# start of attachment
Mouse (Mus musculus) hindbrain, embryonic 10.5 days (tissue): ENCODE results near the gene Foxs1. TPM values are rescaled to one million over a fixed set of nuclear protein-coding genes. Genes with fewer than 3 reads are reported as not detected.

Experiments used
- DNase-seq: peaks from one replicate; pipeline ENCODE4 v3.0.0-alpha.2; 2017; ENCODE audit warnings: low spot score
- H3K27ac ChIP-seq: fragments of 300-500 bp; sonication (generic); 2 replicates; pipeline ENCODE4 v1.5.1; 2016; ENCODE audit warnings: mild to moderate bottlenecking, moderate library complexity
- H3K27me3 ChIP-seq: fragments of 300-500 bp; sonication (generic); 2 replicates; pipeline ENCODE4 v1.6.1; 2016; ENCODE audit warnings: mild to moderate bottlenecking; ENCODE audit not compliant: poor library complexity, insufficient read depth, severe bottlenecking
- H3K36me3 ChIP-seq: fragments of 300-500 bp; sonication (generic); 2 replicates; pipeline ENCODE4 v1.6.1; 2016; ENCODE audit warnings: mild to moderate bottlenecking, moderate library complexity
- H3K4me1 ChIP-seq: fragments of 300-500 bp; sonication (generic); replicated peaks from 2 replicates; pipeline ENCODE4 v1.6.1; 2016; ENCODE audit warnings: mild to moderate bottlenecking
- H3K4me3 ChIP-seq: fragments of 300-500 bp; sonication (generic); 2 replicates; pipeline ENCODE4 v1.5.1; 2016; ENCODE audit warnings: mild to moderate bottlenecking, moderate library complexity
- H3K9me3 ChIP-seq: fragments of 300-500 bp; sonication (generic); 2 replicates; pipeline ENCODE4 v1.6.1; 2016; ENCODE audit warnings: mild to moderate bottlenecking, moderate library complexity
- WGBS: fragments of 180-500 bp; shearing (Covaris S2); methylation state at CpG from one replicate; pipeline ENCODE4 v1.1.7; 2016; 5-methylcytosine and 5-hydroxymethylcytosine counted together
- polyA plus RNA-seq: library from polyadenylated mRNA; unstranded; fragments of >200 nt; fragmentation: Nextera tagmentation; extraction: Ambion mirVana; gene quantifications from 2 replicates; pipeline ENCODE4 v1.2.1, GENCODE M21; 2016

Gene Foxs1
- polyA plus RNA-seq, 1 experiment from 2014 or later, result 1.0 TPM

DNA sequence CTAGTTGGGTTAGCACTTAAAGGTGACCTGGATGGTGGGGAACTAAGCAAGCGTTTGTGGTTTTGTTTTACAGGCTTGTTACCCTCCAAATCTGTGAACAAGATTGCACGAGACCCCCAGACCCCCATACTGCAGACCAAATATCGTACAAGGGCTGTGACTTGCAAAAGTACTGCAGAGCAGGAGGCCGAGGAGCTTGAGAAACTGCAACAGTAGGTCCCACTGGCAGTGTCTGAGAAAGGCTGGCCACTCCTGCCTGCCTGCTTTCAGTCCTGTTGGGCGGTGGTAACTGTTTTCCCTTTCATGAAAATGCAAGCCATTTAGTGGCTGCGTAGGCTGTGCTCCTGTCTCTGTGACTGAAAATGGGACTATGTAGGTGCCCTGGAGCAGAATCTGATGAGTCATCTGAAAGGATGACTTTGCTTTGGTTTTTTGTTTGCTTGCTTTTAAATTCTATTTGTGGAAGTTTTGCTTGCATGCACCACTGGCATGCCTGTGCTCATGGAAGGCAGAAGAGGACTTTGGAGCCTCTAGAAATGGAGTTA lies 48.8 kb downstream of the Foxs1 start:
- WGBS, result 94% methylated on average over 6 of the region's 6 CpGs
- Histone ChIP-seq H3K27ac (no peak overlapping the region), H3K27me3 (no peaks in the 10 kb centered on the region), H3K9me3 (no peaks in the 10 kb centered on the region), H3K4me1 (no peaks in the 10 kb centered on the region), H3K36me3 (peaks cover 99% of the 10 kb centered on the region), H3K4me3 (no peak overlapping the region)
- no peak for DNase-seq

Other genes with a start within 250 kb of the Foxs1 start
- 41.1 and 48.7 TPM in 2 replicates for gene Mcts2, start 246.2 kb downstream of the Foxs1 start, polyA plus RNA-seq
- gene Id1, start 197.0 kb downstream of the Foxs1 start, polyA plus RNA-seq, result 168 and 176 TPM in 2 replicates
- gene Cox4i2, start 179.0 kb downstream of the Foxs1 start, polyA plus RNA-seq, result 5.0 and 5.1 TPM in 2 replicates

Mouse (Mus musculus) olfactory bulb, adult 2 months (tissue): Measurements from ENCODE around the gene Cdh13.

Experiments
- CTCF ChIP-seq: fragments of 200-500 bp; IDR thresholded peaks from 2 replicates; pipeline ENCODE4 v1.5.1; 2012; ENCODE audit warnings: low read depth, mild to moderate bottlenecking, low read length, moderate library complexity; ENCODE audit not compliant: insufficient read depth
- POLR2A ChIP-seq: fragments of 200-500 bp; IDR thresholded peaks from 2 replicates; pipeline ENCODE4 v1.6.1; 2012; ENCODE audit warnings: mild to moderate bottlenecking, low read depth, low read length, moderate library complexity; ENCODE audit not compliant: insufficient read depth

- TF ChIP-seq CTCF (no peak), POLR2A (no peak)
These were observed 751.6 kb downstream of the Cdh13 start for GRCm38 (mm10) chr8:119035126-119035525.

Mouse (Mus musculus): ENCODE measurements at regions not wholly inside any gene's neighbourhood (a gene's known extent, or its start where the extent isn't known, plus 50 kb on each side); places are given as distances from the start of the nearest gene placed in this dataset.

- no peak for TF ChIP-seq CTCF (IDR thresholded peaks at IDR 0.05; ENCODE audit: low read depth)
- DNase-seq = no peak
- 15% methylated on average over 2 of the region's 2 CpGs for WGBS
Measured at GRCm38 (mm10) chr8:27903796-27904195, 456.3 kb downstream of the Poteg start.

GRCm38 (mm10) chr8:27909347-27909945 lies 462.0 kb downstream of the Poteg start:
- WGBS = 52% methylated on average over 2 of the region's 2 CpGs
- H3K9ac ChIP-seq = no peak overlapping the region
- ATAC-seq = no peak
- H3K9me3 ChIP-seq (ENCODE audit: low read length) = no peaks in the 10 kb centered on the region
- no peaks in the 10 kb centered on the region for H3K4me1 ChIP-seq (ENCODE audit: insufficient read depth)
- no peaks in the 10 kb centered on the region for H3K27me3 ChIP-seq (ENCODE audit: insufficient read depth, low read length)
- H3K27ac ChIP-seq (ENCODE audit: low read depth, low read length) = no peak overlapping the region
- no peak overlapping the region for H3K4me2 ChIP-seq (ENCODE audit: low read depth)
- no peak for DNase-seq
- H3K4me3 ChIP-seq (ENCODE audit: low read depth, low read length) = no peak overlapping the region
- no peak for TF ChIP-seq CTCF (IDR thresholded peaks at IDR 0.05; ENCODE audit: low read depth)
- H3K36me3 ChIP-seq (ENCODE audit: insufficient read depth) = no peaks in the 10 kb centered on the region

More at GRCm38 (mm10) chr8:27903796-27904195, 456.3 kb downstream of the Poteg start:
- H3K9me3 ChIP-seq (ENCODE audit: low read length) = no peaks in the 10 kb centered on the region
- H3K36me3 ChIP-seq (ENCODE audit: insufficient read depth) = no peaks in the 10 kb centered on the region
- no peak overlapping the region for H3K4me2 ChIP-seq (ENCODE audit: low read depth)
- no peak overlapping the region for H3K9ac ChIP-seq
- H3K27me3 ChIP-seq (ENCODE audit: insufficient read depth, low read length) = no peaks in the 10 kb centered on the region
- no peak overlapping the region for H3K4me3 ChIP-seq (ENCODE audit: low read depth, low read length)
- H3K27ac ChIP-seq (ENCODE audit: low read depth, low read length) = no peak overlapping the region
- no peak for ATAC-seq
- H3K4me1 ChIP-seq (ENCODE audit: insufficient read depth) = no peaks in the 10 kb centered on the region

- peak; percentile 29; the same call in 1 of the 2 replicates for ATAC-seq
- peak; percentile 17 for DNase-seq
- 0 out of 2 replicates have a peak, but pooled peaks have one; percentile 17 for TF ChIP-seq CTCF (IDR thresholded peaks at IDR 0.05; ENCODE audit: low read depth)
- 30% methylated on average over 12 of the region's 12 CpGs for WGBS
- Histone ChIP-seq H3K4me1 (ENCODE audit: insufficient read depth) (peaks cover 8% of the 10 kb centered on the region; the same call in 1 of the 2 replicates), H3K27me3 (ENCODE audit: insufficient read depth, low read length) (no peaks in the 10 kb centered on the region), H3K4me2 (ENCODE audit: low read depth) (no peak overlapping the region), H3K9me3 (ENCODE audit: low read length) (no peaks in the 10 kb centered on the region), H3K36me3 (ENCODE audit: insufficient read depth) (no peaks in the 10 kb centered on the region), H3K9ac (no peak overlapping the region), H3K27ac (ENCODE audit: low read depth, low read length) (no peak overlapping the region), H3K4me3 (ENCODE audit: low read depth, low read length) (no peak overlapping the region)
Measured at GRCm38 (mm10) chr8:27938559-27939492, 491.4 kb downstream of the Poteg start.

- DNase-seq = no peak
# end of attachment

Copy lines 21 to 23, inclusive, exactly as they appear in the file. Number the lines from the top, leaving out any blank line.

- gene Cox4i2, start 179.0 kb downstream of the Foxs1 start, polyA plus RNA-seq, result 5.0 and 5.1 TPM in 2 replicates

Mouse (Mus musculus) olfactory bulb, adult 2 months (tissue): Measurements from ENCODE around the gene Cdh13.

Experiments